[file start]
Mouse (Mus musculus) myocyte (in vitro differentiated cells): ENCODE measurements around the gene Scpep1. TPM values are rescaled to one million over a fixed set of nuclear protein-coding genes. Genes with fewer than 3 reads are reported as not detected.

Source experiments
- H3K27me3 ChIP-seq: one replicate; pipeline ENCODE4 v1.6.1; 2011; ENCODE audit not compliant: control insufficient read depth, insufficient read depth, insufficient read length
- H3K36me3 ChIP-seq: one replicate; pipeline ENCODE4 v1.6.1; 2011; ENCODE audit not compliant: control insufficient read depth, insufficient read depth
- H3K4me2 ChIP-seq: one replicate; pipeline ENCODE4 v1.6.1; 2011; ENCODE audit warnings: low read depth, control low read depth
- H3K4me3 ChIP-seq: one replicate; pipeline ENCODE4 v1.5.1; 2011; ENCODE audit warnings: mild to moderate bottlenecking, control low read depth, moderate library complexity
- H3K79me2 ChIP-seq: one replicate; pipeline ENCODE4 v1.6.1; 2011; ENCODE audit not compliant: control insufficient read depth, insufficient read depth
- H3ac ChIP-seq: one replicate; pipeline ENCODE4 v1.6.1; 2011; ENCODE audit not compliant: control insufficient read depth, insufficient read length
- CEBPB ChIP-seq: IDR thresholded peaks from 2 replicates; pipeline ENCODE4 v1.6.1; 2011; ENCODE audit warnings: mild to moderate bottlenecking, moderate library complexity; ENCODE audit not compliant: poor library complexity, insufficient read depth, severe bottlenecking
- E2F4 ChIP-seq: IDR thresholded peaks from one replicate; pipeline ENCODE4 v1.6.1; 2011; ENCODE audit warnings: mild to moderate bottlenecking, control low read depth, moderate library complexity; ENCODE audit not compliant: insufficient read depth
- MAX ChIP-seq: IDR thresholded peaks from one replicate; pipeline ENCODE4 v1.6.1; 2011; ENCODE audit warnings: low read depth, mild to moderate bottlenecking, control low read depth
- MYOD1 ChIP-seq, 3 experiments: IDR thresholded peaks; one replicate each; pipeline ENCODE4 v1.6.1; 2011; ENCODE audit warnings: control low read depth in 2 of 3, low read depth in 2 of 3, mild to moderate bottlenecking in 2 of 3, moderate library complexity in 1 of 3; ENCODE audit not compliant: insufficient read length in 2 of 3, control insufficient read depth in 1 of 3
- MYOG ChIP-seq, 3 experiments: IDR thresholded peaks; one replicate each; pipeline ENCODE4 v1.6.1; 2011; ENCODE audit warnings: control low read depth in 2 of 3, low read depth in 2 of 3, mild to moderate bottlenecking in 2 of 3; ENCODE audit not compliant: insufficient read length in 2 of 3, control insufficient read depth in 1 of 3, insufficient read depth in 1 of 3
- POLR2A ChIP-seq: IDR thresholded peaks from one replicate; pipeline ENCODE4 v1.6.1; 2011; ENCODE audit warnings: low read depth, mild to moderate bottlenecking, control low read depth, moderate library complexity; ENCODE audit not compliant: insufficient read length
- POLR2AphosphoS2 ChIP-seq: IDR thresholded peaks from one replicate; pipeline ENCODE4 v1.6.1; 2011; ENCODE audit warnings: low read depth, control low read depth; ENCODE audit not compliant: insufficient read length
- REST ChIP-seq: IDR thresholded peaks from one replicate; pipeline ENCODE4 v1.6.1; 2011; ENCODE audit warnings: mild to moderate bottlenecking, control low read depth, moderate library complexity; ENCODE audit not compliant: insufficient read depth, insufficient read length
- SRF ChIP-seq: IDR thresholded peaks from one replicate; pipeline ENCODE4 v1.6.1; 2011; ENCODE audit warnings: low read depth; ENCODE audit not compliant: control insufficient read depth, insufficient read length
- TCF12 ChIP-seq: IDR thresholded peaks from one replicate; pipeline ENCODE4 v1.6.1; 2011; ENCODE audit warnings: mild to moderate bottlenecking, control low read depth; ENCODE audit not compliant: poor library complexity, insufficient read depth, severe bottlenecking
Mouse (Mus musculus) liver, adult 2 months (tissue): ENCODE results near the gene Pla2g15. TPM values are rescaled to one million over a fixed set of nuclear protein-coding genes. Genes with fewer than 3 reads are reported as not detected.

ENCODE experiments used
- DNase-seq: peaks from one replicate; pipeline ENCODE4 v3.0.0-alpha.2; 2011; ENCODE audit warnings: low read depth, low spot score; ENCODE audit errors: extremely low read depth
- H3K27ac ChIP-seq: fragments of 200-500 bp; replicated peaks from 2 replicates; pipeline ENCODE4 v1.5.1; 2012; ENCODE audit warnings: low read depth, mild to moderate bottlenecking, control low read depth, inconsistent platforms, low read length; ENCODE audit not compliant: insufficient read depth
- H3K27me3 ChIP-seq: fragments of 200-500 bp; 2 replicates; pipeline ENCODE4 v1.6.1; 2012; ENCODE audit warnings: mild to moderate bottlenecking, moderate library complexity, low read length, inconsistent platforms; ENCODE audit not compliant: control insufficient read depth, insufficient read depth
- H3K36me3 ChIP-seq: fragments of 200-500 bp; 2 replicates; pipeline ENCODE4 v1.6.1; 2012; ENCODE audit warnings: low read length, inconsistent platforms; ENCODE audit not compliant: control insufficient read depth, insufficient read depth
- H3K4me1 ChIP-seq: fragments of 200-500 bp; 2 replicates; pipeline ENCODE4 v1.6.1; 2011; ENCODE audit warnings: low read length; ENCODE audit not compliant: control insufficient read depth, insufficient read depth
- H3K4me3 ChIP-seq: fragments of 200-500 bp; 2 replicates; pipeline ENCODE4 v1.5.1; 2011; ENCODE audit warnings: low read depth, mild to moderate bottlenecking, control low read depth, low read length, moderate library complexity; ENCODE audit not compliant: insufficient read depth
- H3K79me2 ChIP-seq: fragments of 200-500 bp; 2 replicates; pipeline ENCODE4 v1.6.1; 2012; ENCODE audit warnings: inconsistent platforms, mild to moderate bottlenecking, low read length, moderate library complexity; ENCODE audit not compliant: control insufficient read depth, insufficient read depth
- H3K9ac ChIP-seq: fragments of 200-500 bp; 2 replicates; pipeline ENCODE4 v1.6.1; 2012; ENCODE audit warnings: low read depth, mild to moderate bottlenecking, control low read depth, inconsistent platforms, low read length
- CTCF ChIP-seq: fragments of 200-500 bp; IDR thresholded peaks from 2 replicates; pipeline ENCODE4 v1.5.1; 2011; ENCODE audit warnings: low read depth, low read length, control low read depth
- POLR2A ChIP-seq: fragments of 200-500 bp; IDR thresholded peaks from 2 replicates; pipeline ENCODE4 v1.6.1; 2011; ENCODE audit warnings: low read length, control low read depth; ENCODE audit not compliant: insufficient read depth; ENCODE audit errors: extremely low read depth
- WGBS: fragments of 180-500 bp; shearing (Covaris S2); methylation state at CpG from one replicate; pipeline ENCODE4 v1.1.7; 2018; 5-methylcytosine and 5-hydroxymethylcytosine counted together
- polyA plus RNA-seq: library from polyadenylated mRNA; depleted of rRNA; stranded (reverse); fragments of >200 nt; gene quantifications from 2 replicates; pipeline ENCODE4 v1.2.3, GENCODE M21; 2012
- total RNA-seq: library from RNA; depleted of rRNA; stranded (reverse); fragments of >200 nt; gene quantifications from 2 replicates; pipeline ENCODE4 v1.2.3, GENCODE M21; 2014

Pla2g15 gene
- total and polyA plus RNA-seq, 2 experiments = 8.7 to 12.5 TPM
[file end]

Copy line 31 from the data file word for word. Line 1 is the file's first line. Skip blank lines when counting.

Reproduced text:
- WGBS: fragments of 180-500 bp; shearing (Covaris S2); methylation state at CpG from one replicate; pipeline ENCODE4 v1.1.7; 2018; 5-methylcytosine and 5-hydroxymethylcytosine counted together